From backyard rink to the Memorial Cup

SCOTT FISHER, QMI Agency

, Last Updated: 7:34 PM ET

BRANDON — It must have been quite a pond hockey game.

It was more than a decade ago, in a small, backyard rink in Saskatoon.

The rink belonged to the Bubnicks — Hitmen forward Jimmy and his older brother Michael, a former Hitmen.

But the Schenns — Brandon Wheat Kings sniper Brayden and older sibling Luke, a defenceman with the Toronto Maple Leafs — were always welcome.

“(Hitmen defenceman) Kyle Aschim was there, too,” Brayden Schenn said. “We all lived on the same street.

“We played outdoor hockey. The pickup games — that’s what we did to try to get better, and I think it helped us out.”

Bubnick said their parents would usually have to chase them off the rink.

“We’d use the community pond or the rink in my backyard,” Bubnick said.

“We’d spend days and days on end out on the ice.”

And, even back then, Bubnick could see his friend was going to be quite a player.

“He’s always had real good hands, and he’s always loved the game,” Bubnick said of Schenn.

“His passion for the game has really paid off.”

The two later played on the same line — along with current Regina Pats’ Carter Ashton — with the Saskatoon Contacts bantam AAA squad.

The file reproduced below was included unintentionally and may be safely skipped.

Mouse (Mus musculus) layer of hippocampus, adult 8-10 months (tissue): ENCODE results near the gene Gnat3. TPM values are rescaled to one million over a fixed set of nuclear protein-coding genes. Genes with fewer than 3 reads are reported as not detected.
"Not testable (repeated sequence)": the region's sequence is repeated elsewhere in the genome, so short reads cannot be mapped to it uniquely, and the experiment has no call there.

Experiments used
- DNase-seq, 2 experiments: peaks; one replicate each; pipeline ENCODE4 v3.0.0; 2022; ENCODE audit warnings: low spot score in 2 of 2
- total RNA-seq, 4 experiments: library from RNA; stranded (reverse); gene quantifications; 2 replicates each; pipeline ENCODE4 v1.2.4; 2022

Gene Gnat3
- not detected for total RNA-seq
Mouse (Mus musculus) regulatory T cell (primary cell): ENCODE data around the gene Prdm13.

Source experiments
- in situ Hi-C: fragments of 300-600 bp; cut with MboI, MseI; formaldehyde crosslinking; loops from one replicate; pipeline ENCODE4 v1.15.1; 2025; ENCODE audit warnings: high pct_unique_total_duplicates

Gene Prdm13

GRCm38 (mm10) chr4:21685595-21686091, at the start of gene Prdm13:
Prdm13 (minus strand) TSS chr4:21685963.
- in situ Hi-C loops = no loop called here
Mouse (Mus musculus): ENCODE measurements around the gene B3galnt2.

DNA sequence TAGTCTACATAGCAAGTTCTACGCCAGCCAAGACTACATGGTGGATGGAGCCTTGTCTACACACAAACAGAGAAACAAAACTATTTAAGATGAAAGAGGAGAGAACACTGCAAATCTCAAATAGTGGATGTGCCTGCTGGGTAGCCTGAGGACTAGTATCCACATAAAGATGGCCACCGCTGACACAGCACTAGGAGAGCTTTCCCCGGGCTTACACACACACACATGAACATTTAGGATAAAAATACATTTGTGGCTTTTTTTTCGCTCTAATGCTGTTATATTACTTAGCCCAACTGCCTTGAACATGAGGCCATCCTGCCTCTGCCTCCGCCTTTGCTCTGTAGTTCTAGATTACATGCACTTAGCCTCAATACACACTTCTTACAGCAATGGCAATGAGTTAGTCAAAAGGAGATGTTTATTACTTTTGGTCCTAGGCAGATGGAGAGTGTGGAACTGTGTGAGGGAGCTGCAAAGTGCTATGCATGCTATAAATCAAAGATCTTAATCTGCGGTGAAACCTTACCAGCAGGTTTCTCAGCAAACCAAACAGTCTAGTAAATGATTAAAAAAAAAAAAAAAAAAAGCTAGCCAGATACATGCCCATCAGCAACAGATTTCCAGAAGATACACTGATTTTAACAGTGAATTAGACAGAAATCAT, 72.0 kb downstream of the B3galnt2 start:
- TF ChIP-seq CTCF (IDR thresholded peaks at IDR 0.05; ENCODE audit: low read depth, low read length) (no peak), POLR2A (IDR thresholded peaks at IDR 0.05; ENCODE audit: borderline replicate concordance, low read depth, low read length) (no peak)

All three went in the top 10 of the WHL Bantam Draft — Bubnick went fifth to the Kamloops Blazers, followed by Ashton (seventh, Lethbridge Hurricanes) and Schenn (ninth, Wheat Kings).

Since then, Schenn has blossomed into a top NHL prospect and was selected in the first round (fifth overall) by the Los Angeles Kings in last summer’s NHL Entry Draft.

Schenn and Bubnick stayed in close contact even though the latter spent the first two-and-a-half seasons playing in the Western Conference with the Blazers.

Now, as Eastern Conference rivals, they see a lot more of each other.

“I’m not used to seeing him this much,” said Schenn, who will face the Hitmen for the 11th time this season in Friday night’s Memorial Cup semifinal.

“We’ve been friends since Grade 2. He’s been one of my best buddies ever since.

“It’s kinda cool that we’re both competing for the same championship.”

Other than the odd text message, the pair hasn’t spent much time together this week.

With their teams meeting twice in three nights — and with a berth in the Memorial Cup final on the line — that likely won’t change.

“Once the tournament is over, we’ll be best buddies,” Schenn said. “But right now, there’s no friends on the ice.”

Bubnick knows someone is going to be bitterly disappointed Friday night.

“We’ve been friends all of our lives, so we talk quite a bit,” Bubnick said. “A little friendly competition doesn’t hurt anything.

“Come Friday, there will be some harsh feelings, but we’ll leave it all on the ice.”

scott.fisher@sunmedia.ca


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